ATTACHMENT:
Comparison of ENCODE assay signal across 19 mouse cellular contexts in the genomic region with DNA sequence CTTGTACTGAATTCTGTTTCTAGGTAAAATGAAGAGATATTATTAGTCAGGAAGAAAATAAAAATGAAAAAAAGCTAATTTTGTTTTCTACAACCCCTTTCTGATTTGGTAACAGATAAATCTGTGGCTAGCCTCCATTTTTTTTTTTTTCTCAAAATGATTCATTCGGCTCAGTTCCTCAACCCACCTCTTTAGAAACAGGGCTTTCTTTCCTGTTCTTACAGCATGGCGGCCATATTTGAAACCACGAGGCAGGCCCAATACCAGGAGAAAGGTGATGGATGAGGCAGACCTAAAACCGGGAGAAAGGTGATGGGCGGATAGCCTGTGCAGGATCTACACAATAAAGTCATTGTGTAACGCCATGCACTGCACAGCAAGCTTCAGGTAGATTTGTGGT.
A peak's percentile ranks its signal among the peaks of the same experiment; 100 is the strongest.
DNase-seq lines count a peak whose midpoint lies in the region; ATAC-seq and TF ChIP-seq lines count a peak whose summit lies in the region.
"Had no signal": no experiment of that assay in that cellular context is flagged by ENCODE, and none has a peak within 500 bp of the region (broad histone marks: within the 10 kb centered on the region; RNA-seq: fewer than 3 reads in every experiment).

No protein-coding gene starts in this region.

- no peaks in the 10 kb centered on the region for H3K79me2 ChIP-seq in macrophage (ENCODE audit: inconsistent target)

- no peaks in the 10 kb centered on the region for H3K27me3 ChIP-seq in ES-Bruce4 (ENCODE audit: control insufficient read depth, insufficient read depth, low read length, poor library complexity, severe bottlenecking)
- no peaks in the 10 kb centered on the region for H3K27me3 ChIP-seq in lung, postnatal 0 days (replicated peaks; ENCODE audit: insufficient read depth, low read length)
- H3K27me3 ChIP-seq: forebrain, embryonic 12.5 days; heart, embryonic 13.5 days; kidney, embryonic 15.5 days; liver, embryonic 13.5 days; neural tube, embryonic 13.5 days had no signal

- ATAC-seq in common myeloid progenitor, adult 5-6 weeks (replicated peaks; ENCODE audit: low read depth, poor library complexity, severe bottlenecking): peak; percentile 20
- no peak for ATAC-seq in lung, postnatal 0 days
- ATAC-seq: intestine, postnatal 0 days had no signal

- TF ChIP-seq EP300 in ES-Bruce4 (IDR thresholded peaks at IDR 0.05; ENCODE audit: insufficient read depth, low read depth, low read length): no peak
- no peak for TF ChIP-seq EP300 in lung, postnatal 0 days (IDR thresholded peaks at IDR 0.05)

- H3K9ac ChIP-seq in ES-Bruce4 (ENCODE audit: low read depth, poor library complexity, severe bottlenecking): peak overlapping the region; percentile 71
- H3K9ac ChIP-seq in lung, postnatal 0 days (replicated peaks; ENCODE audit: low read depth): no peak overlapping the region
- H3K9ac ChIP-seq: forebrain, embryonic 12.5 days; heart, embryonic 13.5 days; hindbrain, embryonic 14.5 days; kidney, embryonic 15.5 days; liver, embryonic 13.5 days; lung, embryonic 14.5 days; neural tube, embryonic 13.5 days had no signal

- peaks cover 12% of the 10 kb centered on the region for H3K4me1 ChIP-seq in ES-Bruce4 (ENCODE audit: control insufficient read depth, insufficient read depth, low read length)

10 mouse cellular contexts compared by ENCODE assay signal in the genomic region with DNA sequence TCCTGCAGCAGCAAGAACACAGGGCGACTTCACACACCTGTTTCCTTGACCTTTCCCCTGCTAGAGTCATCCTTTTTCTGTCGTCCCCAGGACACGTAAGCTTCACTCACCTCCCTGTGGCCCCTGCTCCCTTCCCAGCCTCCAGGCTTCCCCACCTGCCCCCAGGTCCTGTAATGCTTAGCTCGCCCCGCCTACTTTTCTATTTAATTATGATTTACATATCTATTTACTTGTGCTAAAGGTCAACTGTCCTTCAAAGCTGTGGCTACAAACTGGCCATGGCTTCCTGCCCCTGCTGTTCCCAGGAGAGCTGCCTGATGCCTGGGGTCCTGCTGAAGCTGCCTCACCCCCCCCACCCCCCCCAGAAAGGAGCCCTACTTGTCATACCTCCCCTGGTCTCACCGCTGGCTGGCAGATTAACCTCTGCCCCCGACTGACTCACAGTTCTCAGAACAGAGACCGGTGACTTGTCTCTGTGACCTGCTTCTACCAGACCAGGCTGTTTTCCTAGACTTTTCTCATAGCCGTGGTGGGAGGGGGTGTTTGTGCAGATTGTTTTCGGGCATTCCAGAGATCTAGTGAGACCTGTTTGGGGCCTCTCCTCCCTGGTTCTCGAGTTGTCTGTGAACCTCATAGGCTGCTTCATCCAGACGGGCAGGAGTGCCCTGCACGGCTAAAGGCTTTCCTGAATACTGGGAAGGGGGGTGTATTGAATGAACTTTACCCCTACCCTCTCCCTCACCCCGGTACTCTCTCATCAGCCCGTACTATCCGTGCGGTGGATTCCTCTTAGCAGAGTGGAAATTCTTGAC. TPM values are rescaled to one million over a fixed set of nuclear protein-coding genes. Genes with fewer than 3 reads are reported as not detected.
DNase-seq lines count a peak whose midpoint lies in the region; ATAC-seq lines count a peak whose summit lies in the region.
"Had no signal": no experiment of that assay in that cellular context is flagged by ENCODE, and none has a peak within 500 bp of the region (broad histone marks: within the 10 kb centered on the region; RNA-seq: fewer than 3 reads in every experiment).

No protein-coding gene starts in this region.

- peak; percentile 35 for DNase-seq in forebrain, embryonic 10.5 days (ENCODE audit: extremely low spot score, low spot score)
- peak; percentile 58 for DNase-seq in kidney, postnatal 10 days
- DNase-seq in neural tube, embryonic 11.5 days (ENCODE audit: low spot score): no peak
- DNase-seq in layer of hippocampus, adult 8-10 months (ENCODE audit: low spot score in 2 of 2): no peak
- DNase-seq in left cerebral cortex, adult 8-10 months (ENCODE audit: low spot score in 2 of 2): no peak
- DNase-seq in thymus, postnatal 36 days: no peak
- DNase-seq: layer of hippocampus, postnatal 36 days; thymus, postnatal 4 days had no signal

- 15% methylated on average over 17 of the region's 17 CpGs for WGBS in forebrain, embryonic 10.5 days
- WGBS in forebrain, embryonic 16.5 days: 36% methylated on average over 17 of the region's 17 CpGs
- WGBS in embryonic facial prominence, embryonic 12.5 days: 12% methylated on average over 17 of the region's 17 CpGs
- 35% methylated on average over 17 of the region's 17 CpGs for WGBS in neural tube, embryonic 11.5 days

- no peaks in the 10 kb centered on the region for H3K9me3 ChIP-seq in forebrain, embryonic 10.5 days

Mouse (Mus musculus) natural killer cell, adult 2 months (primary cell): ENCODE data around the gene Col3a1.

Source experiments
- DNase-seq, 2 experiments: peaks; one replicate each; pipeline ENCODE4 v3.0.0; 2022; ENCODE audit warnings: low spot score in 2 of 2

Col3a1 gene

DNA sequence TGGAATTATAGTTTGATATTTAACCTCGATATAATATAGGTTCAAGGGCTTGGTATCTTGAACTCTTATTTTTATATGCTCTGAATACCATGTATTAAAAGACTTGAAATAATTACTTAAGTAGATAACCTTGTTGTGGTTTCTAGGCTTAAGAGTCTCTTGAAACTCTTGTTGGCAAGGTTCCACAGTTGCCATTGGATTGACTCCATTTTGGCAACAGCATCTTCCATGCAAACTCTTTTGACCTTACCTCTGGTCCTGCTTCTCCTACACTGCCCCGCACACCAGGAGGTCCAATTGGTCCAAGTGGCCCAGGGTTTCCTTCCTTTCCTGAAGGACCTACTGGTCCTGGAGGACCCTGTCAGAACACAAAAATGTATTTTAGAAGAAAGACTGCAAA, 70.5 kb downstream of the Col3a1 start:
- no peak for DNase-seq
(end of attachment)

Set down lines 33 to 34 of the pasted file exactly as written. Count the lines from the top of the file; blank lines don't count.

- 35% methylated on average over 17 of the region's 17 CpGs for WGBS in neural tube, embryonic 11.5 days

- no peaks in the 10 kb centered on the region for H3K9me3 ChIP-seq in forebrain, embryonic 10.5 days